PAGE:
Gigs at The Public cost taxpayers £25,000

April 28, 2009 1:44 PM

Never out of the press for long The Public has made yet another appearance in the Express & Star today as it turns out that over £25,000 of taxpayers’ money has been paid to musicians performing at the venue.


Not including those who performed at events staged by Public Gallery Ltd (who went into administration in February) the paper reports that the cash was shared between 85 acts appearing at the failing gallery since June last year.


Public music The Freedom of Information response did not disclose which acts were paid and how the cash was distributed, but the money came from the £450,000 given to ‘Destination West Bromwich’ by the European Union. The scheme is run by the city council, who also chipped in £800,000 of public cash.


The article points out that due to “technical glitches” The Public has still yet to take a paying customer, despite costing taxpayers and estimated £63million.


Regardless of whether people have paid to see the actual gallery, we might reasonably have expected music fans to pay to see acts playing in the building's performance space and for these musicians to be paid from ticket sales. It appears this just isn’t the case and that the management have no intentions of running The Public as a business in an attempt to cover costs. Now disinterested local ratepayers have shelled out for bands they’ve never heard of and didn’t see to play to people who didn’t pay (or if they did the money has been swallowed up elsewhere).


Spokesmen for the gallery often speak about the hundreds (perhaps even thousands) of people who’ve come to West Bromwich to watch music at The Public, but it appears this has done little to relieve the burden on taxpayers, and has, in fact, increased it.


In the scheme of things £25,000 isn’t a huge amount of money, certainly not when set against the backdrop of the millions this building has already cost, but it exceeds what many Sandwell people are paid in a year and tells a tale on those who would’ve had us believe these live music performances were a money-spinner


Never out of the press for long The Public has made yet another appearance in the Express & Star today as it turns out that over £25,000 of taxpayers’ money has been paid to musicians performing at the venue.


Not including those who performed at events staged by Public Gallery Ltd (who went into administration in February) the paper reports that the cash was shared between 85 acts appearing at the failing gallery since June last year.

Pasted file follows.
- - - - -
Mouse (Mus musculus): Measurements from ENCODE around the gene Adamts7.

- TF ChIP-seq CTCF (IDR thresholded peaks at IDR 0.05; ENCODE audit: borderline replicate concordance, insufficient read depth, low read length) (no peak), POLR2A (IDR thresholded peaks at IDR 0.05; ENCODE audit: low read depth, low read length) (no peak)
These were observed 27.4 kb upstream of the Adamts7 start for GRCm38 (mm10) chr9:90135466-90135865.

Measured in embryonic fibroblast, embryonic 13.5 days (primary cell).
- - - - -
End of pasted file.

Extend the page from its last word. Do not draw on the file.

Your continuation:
Public music The Freedom of Information response did not disclose which acts were paid and how the cash was distributed, but the money came from the £450,000 given to ‘Destination West Bromwich’ by the European Union. The scheme is run by the city council, who also chipped in £800,000 of public cash.


The article points out that due to “technical glitches” The Public has still yet to take a paying customer, despite costing taxpayers and estimated £63million.


Regardless of whether people have paid to see the actual gallery, we might reasonably have expected music fans to pay to see acts playing in the building's performance space and for these musicians to be paid from ticket sales. It appears this just isn’t the case and that the management have no intentions of running The Public as a business in an attempt to cover costs. Now disinterested local ratepayers have shelled out for bands they’ve never heard of and didn’t see to play to people who didn’t pay (or if they did the money has been swallowed up elsewhere).


Spokesmen for the gallery often speak about the hundreds (perhaps even thousands) of people who’ve come to West Bromwich to watch music at The Public, but it appears this has done little to relieve the burden on taxpayers, and has, in fact, increased it.


In the scheme of things £25,000 isn’t a huge amount of money, certainly not when set against the backdrop of the millions this building has already cost, but it exceeds what many Sandwell people are paid in a year and tells a tale on those who would’ve had us believe these live music performances were a money-spinner


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